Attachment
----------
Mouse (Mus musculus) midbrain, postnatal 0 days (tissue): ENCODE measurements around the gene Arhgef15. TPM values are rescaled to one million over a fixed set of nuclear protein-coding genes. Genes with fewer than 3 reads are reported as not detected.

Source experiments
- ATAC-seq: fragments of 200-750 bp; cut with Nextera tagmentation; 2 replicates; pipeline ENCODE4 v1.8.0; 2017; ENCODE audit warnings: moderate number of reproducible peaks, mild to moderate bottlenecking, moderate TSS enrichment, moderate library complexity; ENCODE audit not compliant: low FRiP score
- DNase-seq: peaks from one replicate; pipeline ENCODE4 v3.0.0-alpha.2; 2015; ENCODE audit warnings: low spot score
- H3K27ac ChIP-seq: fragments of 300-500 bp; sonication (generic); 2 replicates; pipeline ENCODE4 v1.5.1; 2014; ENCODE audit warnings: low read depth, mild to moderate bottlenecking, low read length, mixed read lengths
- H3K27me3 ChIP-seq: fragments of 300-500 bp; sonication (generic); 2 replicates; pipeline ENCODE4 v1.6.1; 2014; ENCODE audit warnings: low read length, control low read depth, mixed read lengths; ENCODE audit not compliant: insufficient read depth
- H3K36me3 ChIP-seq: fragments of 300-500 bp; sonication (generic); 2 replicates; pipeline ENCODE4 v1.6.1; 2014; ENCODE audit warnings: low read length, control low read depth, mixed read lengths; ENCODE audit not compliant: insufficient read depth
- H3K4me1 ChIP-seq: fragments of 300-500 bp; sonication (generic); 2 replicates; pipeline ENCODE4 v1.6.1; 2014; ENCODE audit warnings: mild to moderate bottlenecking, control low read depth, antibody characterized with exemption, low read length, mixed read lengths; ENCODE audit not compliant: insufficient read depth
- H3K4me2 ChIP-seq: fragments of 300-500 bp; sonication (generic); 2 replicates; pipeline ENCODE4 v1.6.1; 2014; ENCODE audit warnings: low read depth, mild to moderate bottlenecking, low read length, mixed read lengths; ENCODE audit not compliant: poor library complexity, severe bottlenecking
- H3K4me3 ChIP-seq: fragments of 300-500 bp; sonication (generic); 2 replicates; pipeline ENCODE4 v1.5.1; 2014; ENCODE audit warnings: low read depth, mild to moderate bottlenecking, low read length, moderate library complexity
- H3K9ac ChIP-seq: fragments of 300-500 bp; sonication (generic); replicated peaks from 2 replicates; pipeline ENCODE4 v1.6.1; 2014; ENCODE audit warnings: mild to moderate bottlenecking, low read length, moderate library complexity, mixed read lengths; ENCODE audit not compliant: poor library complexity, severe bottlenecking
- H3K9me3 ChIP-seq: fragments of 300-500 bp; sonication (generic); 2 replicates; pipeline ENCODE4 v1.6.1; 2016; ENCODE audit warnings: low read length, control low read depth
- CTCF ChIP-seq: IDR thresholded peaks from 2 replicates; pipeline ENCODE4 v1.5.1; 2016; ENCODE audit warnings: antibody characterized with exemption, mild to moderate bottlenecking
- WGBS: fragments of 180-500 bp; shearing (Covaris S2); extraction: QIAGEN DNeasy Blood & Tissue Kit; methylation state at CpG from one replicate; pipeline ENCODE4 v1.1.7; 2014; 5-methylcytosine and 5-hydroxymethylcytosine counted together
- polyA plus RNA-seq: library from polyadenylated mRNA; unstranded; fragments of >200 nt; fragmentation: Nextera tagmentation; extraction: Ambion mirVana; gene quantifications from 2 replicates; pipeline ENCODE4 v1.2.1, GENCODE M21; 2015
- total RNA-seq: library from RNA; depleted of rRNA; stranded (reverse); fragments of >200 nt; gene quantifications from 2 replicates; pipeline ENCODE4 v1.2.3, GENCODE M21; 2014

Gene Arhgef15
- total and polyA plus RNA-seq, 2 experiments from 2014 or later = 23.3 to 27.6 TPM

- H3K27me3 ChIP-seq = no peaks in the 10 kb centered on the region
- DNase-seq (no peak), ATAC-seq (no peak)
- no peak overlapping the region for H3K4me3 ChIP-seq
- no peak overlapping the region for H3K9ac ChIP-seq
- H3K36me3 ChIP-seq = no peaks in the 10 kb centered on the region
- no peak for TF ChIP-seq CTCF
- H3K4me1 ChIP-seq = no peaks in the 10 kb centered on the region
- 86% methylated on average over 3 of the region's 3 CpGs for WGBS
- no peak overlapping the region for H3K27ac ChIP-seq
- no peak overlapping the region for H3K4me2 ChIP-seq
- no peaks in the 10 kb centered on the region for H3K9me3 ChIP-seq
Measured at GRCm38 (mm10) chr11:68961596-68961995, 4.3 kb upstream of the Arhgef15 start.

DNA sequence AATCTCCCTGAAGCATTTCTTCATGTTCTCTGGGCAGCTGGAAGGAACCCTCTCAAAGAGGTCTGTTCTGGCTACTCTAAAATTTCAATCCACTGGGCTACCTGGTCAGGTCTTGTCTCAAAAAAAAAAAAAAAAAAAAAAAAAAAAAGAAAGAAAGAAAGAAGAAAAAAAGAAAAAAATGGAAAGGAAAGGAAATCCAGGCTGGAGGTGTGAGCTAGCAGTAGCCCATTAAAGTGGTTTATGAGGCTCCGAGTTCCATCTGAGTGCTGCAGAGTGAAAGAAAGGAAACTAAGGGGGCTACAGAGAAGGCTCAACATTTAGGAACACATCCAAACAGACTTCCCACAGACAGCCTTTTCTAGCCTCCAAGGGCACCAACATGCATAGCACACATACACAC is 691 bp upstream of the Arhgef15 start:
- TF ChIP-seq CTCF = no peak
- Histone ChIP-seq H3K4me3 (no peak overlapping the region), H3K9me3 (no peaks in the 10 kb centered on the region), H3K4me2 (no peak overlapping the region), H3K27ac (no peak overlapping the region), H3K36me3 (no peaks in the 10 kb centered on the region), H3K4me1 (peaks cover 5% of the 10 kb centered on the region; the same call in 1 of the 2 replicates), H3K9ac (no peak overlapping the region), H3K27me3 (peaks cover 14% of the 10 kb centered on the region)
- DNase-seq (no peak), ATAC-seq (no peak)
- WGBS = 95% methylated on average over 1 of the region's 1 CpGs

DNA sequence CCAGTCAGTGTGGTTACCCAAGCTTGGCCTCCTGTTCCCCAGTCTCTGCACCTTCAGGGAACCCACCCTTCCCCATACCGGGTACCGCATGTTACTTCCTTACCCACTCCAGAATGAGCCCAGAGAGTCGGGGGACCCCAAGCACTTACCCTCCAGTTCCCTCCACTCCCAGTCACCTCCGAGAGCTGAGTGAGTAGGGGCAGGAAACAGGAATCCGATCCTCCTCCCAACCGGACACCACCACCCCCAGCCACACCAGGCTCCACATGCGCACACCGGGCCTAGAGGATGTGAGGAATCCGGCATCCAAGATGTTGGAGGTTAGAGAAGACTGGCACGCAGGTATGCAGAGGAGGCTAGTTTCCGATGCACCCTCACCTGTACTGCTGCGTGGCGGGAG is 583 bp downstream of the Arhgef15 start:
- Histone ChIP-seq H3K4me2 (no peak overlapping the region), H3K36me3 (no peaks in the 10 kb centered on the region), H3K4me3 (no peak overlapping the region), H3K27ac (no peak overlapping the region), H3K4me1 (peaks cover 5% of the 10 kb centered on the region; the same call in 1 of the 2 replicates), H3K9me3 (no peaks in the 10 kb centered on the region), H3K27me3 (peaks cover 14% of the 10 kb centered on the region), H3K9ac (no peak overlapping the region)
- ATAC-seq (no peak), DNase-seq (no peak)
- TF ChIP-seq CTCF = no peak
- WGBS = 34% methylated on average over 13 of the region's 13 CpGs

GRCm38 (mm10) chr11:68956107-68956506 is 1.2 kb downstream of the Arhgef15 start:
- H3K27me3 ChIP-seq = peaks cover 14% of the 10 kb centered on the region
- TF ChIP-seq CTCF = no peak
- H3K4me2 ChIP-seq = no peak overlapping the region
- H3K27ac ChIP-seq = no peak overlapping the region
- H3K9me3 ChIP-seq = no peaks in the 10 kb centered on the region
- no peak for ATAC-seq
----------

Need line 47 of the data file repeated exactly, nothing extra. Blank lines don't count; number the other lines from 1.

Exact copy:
- no peak for ATAC-seq